Book: “Joker One” (a Superb Iraq War Story)

joker-one-200.jpg“Joker One: A Marine Platoon’s Story of Courage, Leadership, and Brotherhood,” left me in tears. It really did.

Donovan Campbell led the platoon called Joker One during five months in 2004 in Ramadi, a major city in Iraq’s Anbar Province. When they arrived in March 2004, a year after the invasion, things were dangerous, yet fairly calm. But the insurgency exploded in April and continued until Joker One left in September…and it then continued for a couple more years. Their battalion took more casualties than any battalion–Marine or Army–since Vietnam.

The book’s subtitle says it well: a story of courage, leadership, and brotherhood.

I was initially conscious of the leadership part–Campbell’s leadership, starting in the States with pre-deployment training. He led by example, with strength, and with sensitivity. I realized that he would make a good pastor; in many ways, he was a shepherd for his men. And it was servant leadership. He was there to serve and protect his men. That theme prevailed throughout the book.

The first 150 pages take place in the States and in the early days of their time in Ramadi. Then, with the section titled “Fierce,” come 150 pages of regular combat. You see the grind of daily fighting take its toll on the men, and on Campbell. You also see the professionalism, strength, competence, morality, and awesome firepower of the American soldier.

There is nothing flashy about Campbell’s writing. But he communicates with authenticity. He clearly acknowledges his own failings, and doesn’t dwell on the things he does well. He earned a Bronze Star with Valor, but he never mentions it in the book.

donovan-campbell-150.jpgCampbell (left) throws some deserved barbs at Paul Bremer, the civilian leader whose decisions caused so much havoc in Iraq. During the summer of battle, with friends dying around him, he muses about people in the States obliviously heading out on their vacations. In August, “America focused on something totally incomprehensible to us–the 2004 Summer Olympics.” It shows  how much the war had been removed from our minds.

Campbell muses occasionally on spiritual subjects, and in evangelical terminology, though he never explicitly identifies himself as a Christian or even as a man of faith. I found that most interesting.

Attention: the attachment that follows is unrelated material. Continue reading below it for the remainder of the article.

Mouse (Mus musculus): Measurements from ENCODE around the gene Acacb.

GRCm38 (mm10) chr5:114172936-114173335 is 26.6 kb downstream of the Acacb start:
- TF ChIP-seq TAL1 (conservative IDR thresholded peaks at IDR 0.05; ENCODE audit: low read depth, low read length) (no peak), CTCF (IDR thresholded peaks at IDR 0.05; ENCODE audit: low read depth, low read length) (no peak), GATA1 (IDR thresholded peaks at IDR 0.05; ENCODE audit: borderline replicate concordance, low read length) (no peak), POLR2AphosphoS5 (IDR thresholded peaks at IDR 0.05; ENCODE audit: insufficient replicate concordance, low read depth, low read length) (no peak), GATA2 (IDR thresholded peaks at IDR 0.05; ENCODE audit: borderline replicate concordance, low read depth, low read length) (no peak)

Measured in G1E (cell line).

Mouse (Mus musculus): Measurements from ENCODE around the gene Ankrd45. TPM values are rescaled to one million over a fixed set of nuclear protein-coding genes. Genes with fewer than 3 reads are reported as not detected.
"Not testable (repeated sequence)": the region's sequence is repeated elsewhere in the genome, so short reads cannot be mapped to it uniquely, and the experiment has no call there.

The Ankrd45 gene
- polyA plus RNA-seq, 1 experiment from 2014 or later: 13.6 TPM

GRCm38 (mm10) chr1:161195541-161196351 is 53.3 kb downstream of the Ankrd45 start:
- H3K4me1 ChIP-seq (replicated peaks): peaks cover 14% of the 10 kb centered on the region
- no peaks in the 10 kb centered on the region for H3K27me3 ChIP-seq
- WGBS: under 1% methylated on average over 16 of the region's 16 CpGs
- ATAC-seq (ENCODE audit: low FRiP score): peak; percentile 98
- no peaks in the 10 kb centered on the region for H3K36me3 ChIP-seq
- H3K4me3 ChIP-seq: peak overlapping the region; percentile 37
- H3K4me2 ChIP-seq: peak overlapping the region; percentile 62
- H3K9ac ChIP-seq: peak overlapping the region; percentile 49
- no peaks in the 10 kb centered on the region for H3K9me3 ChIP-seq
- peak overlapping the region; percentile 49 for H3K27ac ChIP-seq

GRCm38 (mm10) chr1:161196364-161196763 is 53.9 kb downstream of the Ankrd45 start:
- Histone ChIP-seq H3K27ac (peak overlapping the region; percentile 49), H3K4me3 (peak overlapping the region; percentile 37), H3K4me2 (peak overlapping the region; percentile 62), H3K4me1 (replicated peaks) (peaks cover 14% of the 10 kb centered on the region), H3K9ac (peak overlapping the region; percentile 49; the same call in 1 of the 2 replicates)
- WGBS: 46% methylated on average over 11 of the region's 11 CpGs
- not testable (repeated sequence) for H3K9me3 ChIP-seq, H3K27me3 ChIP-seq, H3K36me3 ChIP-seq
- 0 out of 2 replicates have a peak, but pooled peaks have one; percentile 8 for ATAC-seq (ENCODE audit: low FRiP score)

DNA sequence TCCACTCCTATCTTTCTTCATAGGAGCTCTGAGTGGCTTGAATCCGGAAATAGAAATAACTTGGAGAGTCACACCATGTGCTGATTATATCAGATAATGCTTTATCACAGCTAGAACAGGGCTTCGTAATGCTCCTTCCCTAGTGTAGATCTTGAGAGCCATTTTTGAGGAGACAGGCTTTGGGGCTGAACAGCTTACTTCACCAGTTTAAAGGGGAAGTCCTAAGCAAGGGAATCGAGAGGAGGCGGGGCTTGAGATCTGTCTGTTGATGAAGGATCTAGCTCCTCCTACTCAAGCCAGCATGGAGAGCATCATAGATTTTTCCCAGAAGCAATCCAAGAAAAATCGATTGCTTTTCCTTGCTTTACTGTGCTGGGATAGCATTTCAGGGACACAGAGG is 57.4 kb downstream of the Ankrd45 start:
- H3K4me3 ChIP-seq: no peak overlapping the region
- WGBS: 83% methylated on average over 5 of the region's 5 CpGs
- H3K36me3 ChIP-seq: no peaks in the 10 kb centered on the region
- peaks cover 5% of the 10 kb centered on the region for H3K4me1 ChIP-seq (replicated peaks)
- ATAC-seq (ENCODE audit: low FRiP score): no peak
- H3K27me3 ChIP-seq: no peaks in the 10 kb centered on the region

Near the end, in chapter 37, he talks in biblical language about love and sacrifice. It’s an amazing chapter–my favorite, the one that choked me up–as he reflects on Joker One.

“For me, then, loving Joke One–something I so desperately hoped that I did–meant much more than simply feeling that I cared. It meant patience when explaining something for the fifth time to a 19-year-old who just didn’t get it. It meant kindness when dealing with a Marine who had made an honest mistake while trying his hardest; mercy when deciding the appropriate punishment. It meant dispensing justice and then forgetting that it had been dispensed, punishing wrong and then wiping the slate clean.

“Love was joy at the growth of my men, even when it diminished my own authority. It was giving the credit for our successes to the team while assuming all the responsibility for our failures on myself. It was constantly teaching my men, sharing everything with them until I had nothing left to give, with the expectation and the hope that they would become greater then me. It was making myself less so that they might become more. Love accepted the Marines for exactly who they were and never believed that it was all they would be….

“So that was how we loved those who hated us; blessed those who persecuted us; daily laid down our lives for our neighbors….Now I understand more about what it means to truly love, and what it means to love your neighbor–how you can do it even when your neighbor literally tries to kill you.” He mentions Bolding, a Marine killed while trying to protect some Iraqi children. “Bolding had lived out the greater-love principle to its fullest possible extent.”

Campbell writes in the tradition of the soldier-poet, rather than of the foul-mouthed sergeant telling it like it is. He’s authentic and introspective, and I felt I truly learned a lot about the American soldier.

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